Saturday, January 17, 2009

A Long Drive on a Short Thermometer

Some years ago we were in a truck stop restaurant in the empty Midwest, my dad, my brother and I.  The teenaged waitress was loudly discussing how she had fallen asleep underneath somebody the previous evening, much to her colleague's amusement.  All of my worldly possessions were sitting in a rented truck in the parking lot of the hotel next door, a hotel whom we had forced to open up a bank of long-unused rooms because we were not going to drive any further that evening and that was final, thank you ever so much.  Three plates of heart attacks stared at us from the table.  And my dad looked at the two of us and said, "You know, sometimes you just have to stop and ask yourself, How the hell did I end up here?"

Oddly enough, this is a question I find myself asking a lot when I am with my dad.  I remember one pleasant afternoon, for example, with both of us sitting on somebody's lawn in full firefighter's turnout gear, idly watching the sidewalk buckle because the hydrant we just opened blew out the water main underneath.  But water was flowing toward the house fire down the street, so as far as we were concerned the main was Somebody Else's Problem, freeing us to speculate on the chain of events that had led us to that point.

I thought about this yesterday, as I was driving across the country.

Dad's 70th birthday is Monday, and the party is tomorrow.  For a brief, exciting time we all thought we'd drive out for it, but a combination of too many responsibilities and too little mercury in the thermometer prompted us to decide that it wasn't a trip for children - especially because of the weather, which has been brutal.

I'm expendable, though, so I went.

It was 22 below zero when I got into the car yesterday morning and headed east.  The air was full of steam from the rivers, more than fifty degrees warmer than the surrounding air.  Everything crunched, the way it does when things get that cold.  It was pretty.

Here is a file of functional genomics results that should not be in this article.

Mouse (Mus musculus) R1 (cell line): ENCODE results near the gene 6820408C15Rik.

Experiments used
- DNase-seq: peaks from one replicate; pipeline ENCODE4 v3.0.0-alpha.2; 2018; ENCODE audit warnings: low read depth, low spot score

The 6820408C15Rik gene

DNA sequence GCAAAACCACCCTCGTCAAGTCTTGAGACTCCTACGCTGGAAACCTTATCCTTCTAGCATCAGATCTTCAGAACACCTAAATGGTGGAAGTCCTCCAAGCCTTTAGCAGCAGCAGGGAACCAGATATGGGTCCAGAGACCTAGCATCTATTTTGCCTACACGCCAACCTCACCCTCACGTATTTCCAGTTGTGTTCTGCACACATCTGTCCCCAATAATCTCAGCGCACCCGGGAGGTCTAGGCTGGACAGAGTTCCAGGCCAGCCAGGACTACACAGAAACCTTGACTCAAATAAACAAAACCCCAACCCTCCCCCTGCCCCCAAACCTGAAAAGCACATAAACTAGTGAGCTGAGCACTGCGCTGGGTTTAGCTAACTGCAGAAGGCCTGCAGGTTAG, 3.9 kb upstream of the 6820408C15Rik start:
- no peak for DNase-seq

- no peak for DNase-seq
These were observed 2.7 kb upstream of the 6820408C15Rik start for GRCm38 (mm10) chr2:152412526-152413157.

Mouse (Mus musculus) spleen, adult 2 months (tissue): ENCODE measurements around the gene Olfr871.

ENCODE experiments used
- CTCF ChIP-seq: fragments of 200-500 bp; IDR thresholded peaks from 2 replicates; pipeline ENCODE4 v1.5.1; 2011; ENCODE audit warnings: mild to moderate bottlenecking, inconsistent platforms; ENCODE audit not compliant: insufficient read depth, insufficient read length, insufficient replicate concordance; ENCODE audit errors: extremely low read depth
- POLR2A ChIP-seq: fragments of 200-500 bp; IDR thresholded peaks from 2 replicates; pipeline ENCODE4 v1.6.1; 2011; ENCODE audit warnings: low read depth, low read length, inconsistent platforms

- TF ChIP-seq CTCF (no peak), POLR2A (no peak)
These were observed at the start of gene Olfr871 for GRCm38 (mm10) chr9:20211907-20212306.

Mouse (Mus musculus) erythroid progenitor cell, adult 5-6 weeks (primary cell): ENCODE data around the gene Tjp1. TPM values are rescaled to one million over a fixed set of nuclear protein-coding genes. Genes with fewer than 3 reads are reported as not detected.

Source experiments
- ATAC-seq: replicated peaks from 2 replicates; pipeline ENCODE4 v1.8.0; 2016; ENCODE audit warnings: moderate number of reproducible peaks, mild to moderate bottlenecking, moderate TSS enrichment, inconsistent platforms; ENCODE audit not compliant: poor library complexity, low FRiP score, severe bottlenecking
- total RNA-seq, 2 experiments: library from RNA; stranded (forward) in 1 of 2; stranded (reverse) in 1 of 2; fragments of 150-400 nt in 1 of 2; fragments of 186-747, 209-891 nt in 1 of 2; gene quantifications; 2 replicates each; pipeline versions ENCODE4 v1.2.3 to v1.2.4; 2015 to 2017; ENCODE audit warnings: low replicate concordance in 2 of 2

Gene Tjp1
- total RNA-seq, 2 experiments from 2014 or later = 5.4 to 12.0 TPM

Chicago was a slow-motion experience, even at the ungodly early hour that I hit it, but then it always is.  There is no good time to drive in, around, or near Chicago.

Western Indiana was a skating rink of black ice, with dozens of cars in ditches and at least two jacknifed trailers blocking the west-bound lanes completely, some miles apart.  I found a big rig driving sanely and just sat behind it for fifty miles or so, watching people zoom by and then crawling past them when they ended up in ditches later on down the road.  People just refuse to adjust to conditions - you can't drive in January like you can in June.  35mph in a straight line, that's all.  So you're an hour late - it beats sitting in a ditch.  It did make me glad that Kim and the girls were home, though.

New rule:  Road food?  Yes.  Fluffernutters?  No.

The temperature peeked above zero sometime around Harrisburg PA, doubling the number of interesting things about that city.  By the time I hit Philadelphia, it had reached a balmy 8 degrees above.  Today: 22.  It's springtime!

The Pennsylvania Turnpike people are just thrilled about this weekend's football games, and all of their signs now flash the same message:  "Go Steelers!  Go Eagles!  Turnpike Super Bowl!"  Although in eastern PA, the Eagles come first - as well they should.

It was a long drive, but here I am.  More news, and pictures, to follow.

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